Report: Continuation schools failing to ensure student success
May 10, 2012 | By Pamela Martineau | No Comments
California’s continuation schools are failing to provide the academic and critical support services that students need to succeed, a new report from researchers at UC Berkeley and Stanford has concluded.
A fixture on the education landscape for a half century, the state’s nearly 500 continuation schools are intended to help students who are struggling academically, but haven’t succeeded in a regular high school setting and are in danger of not graduating from high school.
The report found that some of the most successful continuation schools are “successful on-ramps for re-engaging youth back into school.” But too often these schools “remain simply early exit ramps from school.”
“California is unique in providing these schools, and there is evidence that they can provide an effective pathway to a diploma for a large number of kids who need special and supplemental services,” said Jorge Ruiz de Velasco, director of education at the Warren Institute at UC Berkeley School of Law and co-author of the report with Milbrey McLaughlin of Stanford’s John W. Gardner Center for Youth and Their Communities. “But most are failing to do that.”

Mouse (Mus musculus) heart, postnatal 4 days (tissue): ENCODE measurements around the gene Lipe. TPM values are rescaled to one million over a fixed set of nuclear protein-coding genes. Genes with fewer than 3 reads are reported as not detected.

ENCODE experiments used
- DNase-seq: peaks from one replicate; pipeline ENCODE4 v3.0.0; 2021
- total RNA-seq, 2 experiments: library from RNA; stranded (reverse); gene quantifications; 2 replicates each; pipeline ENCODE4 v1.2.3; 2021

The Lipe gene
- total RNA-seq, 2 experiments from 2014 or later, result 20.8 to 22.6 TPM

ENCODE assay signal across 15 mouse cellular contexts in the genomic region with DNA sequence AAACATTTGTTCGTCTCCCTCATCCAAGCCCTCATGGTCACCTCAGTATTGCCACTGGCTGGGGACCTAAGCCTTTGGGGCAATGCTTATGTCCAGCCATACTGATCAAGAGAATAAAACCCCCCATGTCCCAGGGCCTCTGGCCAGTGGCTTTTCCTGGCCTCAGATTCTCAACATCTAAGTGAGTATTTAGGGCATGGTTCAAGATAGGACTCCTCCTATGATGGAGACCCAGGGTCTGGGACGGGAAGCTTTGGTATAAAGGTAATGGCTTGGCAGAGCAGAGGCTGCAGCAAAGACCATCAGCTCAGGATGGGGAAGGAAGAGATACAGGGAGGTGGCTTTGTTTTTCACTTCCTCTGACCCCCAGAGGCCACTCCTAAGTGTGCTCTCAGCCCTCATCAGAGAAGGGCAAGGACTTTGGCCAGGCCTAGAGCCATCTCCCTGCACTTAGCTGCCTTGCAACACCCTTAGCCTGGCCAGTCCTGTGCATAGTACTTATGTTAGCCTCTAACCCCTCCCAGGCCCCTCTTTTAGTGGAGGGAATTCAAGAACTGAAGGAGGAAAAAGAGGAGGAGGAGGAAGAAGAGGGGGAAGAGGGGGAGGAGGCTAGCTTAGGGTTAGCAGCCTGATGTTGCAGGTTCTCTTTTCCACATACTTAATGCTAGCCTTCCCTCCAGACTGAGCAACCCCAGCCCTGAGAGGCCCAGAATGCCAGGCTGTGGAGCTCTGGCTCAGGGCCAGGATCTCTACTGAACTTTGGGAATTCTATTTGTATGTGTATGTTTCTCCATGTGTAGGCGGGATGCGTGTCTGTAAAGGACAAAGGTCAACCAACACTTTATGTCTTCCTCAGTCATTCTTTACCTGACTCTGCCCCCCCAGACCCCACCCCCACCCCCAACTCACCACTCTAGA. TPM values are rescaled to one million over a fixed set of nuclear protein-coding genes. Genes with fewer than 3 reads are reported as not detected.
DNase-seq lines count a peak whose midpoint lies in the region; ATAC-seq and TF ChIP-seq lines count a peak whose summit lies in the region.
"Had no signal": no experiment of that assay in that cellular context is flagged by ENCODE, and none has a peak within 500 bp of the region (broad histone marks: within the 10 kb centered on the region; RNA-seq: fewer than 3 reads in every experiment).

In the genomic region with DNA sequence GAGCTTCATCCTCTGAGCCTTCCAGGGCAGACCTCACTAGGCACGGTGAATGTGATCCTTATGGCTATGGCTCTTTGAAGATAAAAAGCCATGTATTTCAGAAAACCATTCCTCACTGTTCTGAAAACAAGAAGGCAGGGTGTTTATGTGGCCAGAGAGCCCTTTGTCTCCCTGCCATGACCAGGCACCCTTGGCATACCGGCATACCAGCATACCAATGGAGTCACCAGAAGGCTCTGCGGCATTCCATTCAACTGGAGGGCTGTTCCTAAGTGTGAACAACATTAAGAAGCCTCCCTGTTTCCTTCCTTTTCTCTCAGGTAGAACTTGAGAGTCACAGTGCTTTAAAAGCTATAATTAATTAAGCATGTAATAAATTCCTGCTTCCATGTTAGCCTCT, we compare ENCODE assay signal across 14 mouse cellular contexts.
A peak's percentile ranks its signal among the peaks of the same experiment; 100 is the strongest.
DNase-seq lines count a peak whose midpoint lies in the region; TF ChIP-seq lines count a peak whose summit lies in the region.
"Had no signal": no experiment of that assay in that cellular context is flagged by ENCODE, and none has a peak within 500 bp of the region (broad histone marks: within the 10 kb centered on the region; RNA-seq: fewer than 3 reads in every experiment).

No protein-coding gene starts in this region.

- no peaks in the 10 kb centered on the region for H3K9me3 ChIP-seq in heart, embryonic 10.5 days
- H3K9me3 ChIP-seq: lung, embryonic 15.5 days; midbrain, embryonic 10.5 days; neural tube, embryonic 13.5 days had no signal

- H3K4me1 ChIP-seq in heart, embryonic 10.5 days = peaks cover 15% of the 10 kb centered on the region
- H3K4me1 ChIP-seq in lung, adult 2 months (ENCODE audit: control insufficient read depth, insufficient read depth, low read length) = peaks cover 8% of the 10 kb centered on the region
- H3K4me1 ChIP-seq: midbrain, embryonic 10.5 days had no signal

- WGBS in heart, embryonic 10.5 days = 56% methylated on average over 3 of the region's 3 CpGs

Set to be released at a meeting of the Association of California School Administrators meeting in Sacramento today, the report includes recommendations to improve education at continuation high schools, key institutions targeting students most at risk in making the transition from school to college and careers.
One recommendation is that the State Board of Education adopt regulations restricting school districts from involuntarily placing students with behavioral problems in a continuation school. Instead, districts should enroll those students into other small schools such as county day or community day schools specifically set up to handle students with behavior or disciplinary problems.
Currently, the state education code sends conflicting messages about the mission of continuation schools — either as “a high quality alternative route to the diploma for struggling students” or as “a dumping ground for students deemed too disruptive” to be in a regular school, according to the report.